To my AmE ear, it sounds unnatural. Let's substitute the word "them" for "those dryers." "Which of them do you want?" works. "Which one of them do you want?" also works. But "Which out of them do you want?" doesn't sound quite right, at least to me. But if you can provide some support for using "out of" here, please post it and we'll have a look.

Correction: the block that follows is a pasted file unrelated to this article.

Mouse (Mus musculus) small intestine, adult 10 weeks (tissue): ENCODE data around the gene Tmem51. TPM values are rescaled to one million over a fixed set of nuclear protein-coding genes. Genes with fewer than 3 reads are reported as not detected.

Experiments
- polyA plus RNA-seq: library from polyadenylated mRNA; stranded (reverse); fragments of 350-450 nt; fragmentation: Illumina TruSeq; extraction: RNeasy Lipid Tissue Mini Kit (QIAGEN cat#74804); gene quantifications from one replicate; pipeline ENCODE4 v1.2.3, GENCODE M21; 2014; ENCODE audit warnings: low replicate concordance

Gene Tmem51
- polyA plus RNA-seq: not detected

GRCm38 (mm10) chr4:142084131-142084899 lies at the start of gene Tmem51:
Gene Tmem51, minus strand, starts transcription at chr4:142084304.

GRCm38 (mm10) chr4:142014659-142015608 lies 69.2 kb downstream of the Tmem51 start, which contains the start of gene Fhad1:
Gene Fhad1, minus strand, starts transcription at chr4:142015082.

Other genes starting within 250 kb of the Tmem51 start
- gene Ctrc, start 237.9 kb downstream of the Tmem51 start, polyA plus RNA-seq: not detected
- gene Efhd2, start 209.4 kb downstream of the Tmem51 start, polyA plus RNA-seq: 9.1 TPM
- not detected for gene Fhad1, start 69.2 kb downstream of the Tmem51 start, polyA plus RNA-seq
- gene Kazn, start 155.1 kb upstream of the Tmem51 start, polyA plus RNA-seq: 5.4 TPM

It seems it's usage and not grammar. "Out of" implies movement/position, but is also used figuratively with numbers. Nothing moves or takes position just by wanting it. Making it a number helps, but I'd recommend putting "which" last: "Out of those nine driers, which do you want?" "Out of all of those driers, which do you want?" You can reverse these of course. Once you've used "which" "out of" seems redundant unless separated by a comma. I think the direct "which" even clashes with the figurative "out of", just as you don't say "on last Tuesday", "in next month", or "three thirty o'clock" (though "on Tuesday of last week", "sometime next month"/"in the month after this", "half past three (o'clock)"). I hate to say just memorize it . . .